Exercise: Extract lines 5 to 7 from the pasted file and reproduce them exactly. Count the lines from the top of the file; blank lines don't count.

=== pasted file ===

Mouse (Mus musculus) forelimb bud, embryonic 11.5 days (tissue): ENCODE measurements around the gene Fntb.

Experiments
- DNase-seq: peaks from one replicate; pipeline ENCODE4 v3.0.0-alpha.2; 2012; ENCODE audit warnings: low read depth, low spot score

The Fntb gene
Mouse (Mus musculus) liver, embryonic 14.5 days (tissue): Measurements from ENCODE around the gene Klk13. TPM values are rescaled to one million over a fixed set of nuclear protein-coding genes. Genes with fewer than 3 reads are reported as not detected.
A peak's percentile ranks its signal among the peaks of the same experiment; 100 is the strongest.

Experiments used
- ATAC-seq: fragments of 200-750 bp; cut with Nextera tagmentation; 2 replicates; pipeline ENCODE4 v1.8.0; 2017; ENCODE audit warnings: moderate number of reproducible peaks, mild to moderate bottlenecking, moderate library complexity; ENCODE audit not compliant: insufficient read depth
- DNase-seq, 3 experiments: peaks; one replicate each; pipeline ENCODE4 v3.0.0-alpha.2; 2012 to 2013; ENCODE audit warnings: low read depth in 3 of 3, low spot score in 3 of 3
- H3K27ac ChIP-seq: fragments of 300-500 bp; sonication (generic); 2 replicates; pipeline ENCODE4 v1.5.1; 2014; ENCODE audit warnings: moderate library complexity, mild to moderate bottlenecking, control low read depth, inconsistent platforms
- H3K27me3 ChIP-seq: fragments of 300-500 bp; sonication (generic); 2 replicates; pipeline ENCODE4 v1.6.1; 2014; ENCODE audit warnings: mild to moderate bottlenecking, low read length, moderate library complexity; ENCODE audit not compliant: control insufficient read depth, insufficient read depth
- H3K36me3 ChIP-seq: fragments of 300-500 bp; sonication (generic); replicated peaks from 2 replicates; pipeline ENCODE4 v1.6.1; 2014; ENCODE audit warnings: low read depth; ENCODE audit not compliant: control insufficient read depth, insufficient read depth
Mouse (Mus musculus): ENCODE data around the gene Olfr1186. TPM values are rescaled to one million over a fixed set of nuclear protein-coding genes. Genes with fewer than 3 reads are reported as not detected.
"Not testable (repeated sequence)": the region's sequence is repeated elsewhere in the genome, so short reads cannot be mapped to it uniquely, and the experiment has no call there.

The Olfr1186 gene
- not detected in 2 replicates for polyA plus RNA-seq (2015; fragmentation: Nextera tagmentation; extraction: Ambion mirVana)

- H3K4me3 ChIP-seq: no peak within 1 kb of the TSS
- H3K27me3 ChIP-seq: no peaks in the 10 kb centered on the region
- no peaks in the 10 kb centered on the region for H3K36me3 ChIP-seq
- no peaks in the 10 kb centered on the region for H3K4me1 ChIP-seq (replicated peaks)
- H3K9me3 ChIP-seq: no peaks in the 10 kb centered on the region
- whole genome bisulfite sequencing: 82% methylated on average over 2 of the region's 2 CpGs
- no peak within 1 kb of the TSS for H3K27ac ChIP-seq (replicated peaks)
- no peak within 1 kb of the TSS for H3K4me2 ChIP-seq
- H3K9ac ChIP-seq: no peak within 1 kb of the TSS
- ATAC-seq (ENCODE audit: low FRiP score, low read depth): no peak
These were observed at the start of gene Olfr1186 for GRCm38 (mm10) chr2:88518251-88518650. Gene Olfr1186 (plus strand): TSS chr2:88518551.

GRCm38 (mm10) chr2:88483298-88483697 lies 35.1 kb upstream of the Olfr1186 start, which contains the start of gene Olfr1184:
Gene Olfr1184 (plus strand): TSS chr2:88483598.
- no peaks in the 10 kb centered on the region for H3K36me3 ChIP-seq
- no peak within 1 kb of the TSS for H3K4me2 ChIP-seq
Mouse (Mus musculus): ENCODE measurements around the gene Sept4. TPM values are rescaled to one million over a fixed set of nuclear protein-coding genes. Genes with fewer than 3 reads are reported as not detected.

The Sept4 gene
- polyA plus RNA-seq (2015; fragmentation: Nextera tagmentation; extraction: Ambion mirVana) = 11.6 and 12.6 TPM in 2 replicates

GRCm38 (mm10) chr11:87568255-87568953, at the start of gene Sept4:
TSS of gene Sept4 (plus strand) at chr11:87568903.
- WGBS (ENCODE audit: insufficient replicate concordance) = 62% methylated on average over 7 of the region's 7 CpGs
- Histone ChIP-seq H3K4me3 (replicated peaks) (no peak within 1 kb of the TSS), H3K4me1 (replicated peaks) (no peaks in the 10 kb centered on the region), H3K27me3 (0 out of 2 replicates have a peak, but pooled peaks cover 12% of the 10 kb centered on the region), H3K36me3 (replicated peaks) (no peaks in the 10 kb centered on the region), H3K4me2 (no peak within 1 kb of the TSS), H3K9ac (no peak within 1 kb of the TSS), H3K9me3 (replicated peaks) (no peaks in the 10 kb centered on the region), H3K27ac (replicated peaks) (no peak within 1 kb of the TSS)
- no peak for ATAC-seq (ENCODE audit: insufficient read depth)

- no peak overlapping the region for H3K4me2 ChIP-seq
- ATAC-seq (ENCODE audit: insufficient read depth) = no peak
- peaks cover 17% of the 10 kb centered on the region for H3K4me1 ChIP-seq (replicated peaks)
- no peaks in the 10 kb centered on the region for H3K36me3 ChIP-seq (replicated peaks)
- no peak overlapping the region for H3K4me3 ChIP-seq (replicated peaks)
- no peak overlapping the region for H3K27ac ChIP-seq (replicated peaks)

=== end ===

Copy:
Mouse (Mus musculus) liver, embryonic 14.5 days (tissue): Measurements from ENCODE around the gene Klk13. TPM values are rescaled to one million over a fixed set of nuclear protein-coding genes. Genes with fewer than 3 reads are reported as not detected.
A peak's percentile ranks its signal among the peaks of the same experiment; 100 is the strongest.

Experiments used